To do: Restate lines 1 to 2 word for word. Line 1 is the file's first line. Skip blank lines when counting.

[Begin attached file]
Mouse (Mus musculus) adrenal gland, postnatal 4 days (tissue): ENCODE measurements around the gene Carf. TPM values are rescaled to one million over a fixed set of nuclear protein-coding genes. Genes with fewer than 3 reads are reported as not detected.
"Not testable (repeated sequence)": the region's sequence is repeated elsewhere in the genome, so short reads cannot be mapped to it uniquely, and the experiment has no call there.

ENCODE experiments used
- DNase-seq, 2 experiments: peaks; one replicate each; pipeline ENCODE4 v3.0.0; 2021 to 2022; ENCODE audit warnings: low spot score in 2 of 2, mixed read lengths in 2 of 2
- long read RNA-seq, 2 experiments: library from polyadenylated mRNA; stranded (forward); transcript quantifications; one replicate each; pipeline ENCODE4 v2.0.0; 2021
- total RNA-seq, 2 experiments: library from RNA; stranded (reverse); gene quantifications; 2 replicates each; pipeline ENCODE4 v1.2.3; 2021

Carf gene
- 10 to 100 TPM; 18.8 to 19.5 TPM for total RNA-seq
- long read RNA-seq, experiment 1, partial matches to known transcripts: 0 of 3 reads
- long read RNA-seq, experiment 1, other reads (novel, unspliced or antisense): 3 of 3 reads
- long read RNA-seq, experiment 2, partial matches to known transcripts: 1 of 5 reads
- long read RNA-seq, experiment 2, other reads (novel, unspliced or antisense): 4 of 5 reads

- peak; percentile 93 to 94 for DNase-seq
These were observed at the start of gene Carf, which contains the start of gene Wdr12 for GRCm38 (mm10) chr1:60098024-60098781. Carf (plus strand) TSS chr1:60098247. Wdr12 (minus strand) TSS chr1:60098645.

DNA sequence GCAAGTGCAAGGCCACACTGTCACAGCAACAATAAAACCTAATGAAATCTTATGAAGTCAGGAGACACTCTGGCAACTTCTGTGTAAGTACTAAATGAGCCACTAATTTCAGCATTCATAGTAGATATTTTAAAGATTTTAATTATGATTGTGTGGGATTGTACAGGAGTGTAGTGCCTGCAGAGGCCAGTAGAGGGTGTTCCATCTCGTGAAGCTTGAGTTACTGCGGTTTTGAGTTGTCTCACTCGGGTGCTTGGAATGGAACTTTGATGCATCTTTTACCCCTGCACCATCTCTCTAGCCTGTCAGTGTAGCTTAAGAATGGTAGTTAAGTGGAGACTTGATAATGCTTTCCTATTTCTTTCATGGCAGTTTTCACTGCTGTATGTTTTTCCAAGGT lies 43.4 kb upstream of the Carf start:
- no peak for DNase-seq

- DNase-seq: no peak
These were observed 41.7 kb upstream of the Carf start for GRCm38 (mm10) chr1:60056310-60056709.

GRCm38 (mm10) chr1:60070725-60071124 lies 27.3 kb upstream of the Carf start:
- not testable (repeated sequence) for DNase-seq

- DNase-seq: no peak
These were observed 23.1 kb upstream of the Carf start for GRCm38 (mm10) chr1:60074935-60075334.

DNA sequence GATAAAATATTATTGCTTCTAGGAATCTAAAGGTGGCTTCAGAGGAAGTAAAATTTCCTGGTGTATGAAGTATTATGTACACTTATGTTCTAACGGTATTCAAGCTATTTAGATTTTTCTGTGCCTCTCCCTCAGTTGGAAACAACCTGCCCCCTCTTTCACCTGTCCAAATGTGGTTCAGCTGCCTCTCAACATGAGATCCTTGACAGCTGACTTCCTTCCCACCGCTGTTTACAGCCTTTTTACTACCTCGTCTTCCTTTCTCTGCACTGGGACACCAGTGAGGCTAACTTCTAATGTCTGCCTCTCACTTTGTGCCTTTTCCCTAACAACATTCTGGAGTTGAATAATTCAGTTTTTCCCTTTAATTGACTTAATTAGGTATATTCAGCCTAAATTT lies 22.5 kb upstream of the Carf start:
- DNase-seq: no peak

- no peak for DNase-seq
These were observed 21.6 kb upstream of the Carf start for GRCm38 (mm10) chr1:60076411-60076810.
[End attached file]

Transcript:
Mouse (Mus musculus) adrenal gland, postnatal 4 days (tissue): ENCODE measurements around the gene Carf. TPM values are rescaled to one million over a fixed set of nuclear protein-coding genes. Genes with fewer than 3 reads are reported as not detected.
"Not testable (repeated sequence)": the region's sequence is repeated elsewhere in the genome, so short reads cannot be mapped to it uniquely, and the experiment has no call there.